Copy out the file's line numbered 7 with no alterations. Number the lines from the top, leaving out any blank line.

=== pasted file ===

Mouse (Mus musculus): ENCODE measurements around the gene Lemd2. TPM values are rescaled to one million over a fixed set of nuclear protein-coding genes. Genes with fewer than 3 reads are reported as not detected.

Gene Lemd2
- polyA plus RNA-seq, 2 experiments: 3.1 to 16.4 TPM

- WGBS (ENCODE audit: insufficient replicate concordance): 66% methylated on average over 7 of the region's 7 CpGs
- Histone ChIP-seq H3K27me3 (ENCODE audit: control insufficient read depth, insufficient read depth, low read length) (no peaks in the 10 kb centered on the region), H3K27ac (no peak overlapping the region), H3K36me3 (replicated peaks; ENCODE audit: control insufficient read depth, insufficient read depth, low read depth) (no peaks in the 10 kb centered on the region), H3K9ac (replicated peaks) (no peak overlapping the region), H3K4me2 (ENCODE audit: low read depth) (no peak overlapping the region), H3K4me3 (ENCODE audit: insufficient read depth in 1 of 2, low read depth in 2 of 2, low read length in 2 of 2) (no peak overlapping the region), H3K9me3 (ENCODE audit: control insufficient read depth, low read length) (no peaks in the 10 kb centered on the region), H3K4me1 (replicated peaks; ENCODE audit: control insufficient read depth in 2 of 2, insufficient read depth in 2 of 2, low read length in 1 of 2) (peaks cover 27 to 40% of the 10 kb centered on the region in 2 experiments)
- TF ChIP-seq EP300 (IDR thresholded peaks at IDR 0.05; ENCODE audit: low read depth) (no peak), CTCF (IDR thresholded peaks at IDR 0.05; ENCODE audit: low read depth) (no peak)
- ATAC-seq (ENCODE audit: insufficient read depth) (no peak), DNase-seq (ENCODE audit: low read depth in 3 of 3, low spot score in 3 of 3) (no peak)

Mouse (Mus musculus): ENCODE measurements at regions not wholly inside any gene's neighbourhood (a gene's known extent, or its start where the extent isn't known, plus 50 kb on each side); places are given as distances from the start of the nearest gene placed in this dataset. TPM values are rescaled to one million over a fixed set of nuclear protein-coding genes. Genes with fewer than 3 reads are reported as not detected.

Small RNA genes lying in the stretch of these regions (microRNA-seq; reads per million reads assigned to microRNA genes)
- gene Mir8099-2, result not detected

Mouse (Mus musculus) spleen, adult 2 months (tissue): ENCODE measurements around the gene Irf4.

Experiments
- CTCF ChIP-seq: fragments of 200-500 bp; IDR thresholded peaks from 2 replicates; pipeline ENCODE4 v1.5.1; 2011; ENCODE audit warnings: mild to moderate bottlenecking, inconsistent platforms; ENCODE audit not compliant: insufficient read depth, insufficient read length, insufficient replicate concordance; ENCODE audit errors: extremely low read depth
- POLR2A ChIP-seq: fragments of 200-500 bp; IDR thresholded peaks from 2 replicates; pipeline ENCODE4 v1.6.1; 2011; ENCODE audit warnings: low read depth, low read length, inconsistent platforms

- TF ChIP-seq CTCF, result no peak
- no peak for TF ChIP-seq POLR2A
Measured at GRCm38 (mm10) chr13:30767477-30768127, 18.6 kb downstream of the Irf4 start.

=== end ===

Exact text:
- ATAC-seq (ENCODE audit: insufficient read depth) (no peak), DNase-seq (ENCODE audit: low read depth in 3 of 3, low spot score in 3 of 3) (no peak)